Toward Content Quality

More Than Words

Content that communicates

A column by Colleen Jones
April 13, 2009

How do we know whether content is any good? This simple question does not have a simple answer. Yet, I think having a good answer would help us show our employers and clients why their content needs to improve and how their content compares to the competition’s. As a start toward an answer to this question, I offer a set of content quality checklists for seven different lenses through which we can view content. I see these checklists as the groundwork for content heuristics, which would enable us to do heuristic evaluations and competitive analyses efficiently. With good content heuristics, we could make a case for better content without painstakingly doing an analysis of all of the content up front. Imagine, making a case for better content quality in a few hours instead of a few weeks.

Many interactive projects address content quality only through a style guide. A style guide is helpful, but it isn’t enough. One problem is that a style guide often emerges at the end of an interactive project, capturing how a team handled certain content issues and how they intend to handle them moving forward. That doesn’t help much during the project. Another problem that often occurs is a company neglects maintenance of the style guide going forward. (For information about living style guides, read Letting Go of the Words by Ginny Redish. [1]) Finally, many Web style guides I’ve encountered address word choice, brand voice—and that’s about it. The scope of content quality is much broader.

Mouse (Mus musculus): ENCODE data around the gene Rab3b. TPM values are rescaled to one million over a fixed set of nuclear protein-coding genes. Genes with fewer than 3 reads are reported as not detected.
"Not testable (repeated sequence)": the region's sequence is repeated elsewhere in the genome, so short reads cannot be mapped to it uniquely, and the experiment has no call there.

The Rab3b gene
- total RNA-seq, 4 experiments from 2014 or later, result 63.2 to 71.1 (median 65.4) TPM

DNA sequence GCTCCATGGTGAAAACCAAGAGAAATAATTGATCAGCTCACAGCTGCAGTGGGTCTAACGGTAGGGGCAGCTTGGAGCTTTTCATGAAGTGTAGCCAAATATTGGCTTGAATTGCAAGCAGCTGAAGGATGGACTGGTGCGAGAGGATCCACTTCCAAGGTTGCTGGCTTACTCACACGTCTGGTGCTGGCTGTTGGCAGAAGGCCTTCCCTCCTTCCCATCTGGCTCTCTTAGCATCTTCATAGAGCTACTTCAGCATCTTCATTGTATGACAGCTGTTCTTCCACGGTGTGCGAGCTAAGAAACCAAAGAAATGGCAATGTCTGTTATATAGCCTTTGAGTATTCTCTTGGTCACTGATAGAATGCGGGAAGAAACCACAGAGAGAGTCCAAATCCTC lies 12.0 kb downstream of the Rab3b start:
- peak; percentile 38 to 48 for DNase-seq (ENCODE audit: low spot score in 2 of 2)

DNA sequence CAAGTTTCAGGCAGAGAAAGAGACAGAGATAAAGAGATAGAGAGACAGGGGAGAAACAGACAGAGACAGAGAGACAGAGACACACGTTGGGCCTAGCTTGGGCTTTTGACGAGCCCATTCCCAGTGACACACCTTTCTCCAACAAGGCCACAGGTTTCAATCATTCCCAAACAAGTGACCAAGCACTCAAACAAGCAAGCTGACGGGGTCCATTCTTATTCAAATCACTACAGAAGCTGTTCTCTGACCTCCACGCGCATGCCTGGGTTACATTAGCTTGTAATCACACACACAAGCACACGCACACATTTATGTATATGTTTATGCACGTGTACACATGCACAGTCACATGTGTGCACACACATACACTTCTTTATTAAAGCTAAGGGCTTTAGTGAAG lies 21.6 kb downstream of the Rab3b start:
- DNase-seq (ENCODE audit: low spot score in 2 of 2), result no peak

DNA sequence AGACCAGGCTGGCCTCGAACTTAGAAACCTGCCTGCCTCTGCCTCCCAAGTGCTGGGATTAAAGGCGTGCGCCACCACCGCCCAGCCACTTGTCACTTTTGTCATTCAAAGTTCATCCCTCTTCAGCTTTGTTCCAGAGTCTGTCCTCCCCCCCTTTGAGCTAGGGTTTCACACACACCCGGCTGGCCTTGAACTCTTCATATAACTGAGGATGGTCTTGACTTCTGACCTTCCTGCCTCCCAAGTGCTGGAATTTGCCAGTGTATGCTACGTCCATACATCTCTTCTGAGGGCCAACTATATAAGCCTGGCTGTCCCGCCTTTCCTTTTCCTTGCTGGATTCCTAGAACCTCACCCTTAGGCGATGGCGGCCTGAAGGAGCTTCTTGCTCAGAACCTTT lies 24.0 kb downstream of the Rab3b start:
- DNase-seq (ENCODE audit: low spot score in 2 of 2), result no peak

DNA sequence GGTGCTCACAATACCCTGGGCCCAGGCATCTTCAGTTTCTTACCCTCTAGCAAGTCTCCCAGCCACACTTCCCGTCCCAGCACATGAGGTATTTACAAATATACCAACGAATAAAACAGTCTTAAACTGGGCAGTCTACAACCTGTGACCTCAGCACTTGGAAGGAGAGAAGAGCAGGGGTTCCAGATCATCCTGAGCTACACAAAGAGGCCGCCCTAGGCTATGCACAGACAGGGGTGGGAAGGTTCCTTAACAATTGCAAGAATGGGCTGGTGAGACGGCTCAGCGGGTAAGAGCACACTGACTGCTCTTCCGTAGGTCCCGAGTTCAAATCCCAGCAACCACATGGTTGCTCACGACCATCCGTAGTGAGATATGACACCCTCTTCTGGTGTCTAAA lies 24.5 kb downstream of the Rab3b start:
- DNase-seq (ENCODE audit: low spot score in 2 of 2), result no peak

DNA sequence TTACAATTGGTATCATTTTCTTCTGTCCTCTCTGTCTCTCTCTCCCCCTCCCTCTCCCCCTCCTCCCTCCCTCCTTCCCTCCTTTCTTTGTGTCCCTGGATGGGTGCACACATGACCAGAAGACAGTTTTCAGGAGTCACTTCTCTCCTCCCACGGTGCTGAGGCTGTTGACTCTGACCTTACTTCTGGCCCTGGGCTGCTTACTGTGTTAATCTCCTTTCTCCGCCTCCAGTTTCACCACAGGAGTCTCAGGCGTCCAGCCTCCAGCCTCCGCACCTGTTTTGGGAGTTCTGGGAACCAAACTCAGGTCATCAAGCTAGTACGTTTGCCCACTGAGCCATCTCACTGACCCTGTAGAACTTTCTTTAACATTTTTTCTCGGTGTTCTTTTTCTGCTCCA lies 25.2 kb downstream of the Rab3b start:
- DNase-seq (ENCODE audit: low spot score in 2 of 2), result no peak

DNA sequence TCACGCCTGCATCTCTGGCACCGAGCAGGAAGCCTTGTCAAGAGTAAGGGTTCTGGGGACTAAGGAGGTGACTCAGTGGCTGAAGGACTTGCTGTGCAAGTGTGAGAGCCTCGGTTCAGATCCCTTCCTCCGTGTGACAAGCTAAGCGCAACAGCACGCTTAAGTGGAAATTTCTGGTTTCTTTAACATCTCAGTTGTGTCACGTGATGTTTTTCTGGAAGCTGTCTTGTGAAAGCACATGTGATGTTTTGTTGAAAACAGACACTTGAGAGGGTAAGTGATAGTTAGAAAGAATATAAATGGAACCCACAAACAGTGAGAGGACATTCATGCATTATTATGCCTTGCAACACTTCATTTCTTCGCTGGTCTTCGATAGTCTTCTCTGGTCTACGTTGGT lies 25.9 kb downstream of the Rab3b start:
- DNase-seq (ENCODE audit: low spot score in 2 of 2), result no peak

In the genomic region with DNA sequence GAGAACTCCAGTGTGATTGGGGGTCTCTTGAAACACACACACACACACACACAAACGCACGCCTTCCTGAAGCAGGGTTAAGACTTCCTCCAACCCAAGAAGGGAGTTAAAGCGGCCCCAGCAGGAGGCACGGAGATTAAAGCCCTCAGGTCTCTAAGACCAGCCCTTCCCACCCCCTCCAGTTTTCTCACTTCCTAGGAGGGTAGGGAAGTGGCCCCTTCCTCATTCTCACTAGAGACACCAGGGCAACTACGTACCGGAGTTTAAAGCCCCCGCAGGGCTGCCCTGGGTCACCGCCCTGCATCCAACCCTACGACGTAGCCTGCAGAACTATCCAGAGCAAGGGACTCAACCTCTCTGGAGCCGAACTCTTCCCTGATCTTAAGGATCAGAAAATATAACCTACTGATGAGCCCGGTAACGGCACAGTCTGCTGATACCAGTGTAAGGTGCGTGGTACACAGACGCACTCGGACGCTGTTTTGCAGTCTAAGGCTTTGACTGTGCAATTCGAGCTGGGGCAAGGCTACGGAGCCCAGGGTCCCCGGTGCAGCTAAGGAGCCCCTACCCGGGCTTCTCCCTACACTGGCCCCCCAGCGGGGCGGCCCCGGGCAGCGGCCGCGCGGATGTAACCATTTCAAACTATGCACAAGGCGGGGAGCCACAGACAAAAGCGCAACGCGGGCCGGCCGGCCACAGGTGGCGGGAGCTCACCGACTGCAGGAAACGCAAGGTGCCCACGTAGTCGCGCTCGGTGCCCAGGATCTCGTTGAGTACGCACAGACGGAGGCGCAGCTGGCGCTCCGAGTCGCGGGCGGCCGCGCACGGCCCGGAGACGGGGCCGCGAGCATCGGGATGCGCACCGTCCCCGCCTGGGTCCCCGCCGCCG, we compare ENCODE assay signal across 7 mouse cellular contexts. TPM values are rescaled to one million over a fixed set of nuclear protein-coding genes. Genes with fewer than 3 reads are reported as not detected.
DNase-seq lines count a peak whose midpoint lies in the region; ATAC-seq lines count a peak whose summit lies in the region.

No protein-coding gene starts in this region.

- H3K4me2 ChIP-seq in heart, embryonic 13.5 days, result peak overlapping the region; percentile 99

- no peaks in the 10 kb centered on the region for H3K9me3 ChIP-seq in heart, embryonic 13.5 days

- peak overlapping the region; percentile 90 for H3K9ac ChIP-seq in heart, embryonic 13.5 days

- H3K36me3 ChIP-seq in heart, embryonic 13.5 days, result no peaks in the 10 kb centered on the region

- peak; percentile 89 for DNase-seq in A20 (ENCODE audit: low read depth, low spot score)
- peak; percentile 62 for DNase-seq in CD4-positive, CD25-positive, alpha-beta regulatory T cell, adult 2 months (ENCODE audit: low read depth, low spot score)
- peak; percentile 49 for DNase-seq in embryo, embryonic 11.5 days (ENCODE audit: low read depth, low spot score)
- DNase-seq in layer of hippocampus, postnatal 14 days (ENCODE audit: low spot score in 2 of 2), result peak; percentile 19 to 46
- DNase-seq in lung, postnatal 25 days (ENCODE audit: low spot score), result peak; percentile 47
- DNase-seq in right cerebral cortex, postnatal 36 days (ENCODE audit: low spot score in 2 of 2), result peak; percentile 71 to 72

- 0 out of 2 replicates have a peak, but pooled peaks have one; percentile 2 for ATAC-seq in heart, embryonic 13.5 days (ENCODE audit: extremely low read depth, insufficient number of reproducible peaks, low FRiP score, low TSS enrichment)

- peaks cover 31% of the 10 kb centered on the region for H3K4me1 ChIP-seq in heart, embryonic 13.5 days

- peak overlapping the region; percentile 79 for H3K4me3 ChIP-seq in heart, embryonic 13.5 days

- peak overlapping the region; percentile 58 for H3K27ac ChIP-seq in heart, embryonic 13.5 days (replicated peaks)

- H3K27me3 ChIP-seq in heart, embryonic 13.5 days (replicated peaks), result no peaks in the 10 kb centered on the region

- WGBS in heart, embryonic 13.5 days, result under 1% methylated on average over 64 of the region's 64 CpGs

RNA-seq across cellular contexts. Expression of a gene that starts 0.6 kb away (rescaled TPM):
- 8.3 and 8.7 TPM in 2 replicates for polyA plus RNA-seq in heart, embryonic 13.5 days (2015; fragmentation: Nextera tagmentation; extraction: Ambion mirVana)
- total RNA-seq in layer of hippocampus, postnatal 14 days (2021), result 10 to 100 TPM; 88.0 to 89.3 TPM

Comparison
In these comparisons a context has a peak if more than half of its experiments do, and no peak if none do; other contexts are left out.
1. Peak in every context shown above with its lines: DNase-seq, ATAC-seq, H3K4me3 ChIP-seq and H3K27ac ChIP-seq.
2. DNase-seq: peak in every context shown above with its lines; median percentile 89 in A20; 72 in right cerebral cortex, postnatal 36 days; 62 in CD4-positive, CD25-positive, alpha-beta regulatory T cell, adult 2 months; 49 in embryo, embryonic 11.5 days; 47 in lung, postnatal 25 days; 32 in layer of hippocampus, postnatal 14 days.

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Recently, at IA Summit 2009, I had the opportunity to share several of these content quality checklists with some conference attendees who participated in the Content Strategy Consortium that Kristina Halvorson of Brain Traffic and Karen McGrane of Bond Art+Science [2] coordinated. The people who participated in that discussion provided excellent feedback that has helped me refine the checklists.

Content Quality Checklists

In my experience, a common misperception of the evaluation of content quality is that its scope is limited to the correction of typos and grammatical errors. Correcting spelling and grammar only scratches the surface. To truly consider content quality, we need to examine its quality along several dimensions. Consequently, the content quality checklists that follow cover everything from usefulness to voice to accuracy.